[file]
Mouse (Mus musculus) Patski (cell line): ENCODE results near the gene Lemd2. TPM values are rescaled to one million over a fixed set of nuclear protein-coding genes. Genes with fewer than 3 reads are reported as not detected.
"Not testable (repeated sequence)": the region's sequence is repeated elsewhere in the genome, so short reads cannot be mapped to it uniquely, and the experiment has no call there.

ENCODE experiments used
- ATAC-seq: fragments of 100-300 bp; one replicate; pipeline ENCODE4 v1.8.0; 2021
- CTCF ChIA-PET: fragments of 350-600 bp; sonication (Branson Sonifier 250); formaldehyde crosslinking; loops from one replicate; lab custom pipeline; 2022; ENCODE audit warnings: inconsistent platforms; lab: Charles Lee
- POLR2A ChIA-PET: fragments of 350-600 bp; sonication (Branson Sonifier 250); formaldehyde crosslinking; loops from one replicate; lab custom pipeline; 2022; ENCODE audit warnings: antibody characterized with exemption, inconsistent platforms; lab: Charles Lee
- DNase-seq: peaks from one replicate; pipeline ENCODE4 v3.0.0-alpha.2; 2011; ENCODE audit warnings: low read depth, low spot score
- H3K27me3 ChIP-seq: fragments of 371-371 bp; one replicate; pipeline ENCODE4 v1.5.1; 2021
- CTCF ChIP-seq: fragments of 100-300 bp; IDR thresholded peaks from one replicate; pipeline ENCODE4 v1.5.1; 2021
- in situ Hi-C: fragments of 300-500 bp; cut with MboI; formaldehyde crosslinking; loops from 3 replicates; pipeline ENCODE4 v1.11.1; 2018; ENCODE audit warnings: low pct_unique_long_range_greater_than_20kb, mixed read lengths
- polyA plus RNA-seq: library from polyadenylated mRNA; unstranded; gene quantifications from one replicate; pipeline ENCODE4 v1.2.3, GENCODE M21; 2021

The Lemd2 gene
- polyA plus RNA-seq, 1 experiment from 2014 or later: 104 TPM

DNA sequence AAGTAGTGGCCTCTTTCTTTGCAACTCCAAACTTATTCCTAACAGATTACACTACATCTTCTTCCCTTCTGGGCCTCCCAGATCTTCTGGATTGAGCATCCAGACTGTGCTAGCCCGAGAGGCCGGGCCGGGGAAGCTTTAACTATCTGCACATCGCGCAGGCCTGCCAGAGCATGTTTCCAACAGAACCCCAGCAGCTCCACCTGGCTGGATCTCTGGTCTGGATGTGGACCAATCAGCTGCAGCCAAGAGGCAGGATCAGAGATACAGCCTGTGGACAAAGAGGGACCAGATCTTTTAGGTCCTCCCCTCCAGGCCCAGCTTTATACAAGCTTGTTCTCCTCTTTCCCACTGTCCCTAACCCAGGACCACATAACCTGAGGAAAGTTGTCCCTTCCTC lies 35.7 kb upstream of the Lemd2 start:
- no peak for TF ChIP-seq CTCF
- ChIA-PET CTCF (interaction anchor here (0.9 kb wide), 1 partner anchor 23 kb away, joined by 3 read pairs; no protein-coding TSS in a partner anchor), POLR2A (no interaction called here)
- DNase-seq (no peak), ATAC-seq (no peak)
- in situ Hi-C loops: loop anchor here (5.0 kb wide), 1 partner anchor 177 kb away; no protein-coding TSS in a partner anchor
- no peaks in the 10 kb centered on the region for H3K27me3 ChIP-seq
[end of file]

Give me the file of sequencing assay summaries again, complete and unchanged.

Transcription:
Mouse (Mus musculus) Patski (cell line): ENCODE results near the gene Lemd2. TPM values are rescaled to one million over a fixed set of nuclear protein-coding genes. Genes with fewer than 3 reads are reported as not detected.
"Not testable (repeated sequence)": the region's sequence is repeated elsewhere in the genome, so short reads cannot be mapped to it uniquely, and the experiment has no call there.

ENCODE experiments used
- ATAC-seq: fragments of 100-300 bp; one replicate; pipeline ENCODE4 v1.8.0; 2021
- CTCF ChIA-PET: fragments of 350-600 bp; sonication (Branson Sonifier 250); formaldehyde crosslinking; loops from one replicate; lab custom pipeline; 2022; ENCODE audit warnings: inconsistent platforms; lab: Charles Lee
- POLR2A ChIA-PET: fragments of 350-600 bp; sonication (Branson Sonifier 250); formaldehyde crosslinking; loops from one replicate; lab custom pipeline; 2022; ENCODE audit warnings: antibody characterized with exemption, inconsistent platforms; lab: Charles Lee
- DNase-seq: peaks from one replicate; pipeline ENCODE4 v3.0.0-alpha.2; 2011; ENCODE audit warnings: low read depth, low spot score
- H3K27me3 ChIP-seq: fragments of 371-371 bp; one replicate; pipeline ENCODE4 v1.5.1; 2021
- CTCF ChIP-seq: fragments of 100-300 bp; IDR thresholded peaks from one replicate; pipeline ENCODE4 v1.5.1; 2021
- in situ Hi-C: fragments of 300-500 bp; cut with MboI; formaldehyde crosslinking; loops from 3 replicates; pipeline ENCODE4 v1.11.1; 2018; ENCODE audit warnings: low pct_unique_long_range_greater_than_20kb, mixed read lengths
- polyA plus RNA-seq: library from polyadenylated mRNA; unstranded; gene quantifications from one replicate; pipeline ENCODE4 v1.2.3, GENCODE M21; 2021

The Lemd2 gene
- polyA plus RNA-seq, 1 experiment from 2014 or later: 104 TPM

DNA sequence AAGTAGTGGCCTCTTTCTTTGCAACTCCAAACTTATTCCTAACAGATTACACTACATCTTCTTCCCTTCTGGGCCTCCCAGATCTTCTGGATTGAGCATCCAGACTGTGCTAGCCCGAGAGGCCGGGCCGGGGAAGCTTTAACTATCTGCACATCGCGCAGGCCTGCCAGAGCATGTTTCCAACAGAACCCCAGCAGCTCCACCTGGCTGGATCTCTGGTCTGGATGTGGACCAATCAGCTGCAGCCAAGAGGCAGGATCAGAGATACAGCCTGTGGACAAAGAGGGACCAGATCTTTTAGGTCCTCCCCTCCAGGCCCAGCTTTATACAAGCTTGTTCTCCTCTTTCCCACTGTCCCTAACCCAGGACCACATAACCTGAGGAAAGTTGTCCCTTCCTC lies 35.7 kb upstream of the Lemd2 start:
- no peak for TF ChIP-seq CTCF
- ChIA-PET CTCF (interaction anchor here (0.9 kb wide), 1 partner anchor 23 kb away, joined by 3 read pairs; no protein-coding TSS in a partner anchor), POLR2A (no interaction called here)
- DNase-seq (no peak), ATAC-seq (no peak)
- in situ Hi-C loops: loop anchor here (5.0 kb wide), 1 partner anchor 177 kb away; no protein-coding TSS in a partner anchor
- no peaks in the 10 kb centered on the region for H3K27me3 ChIP-seq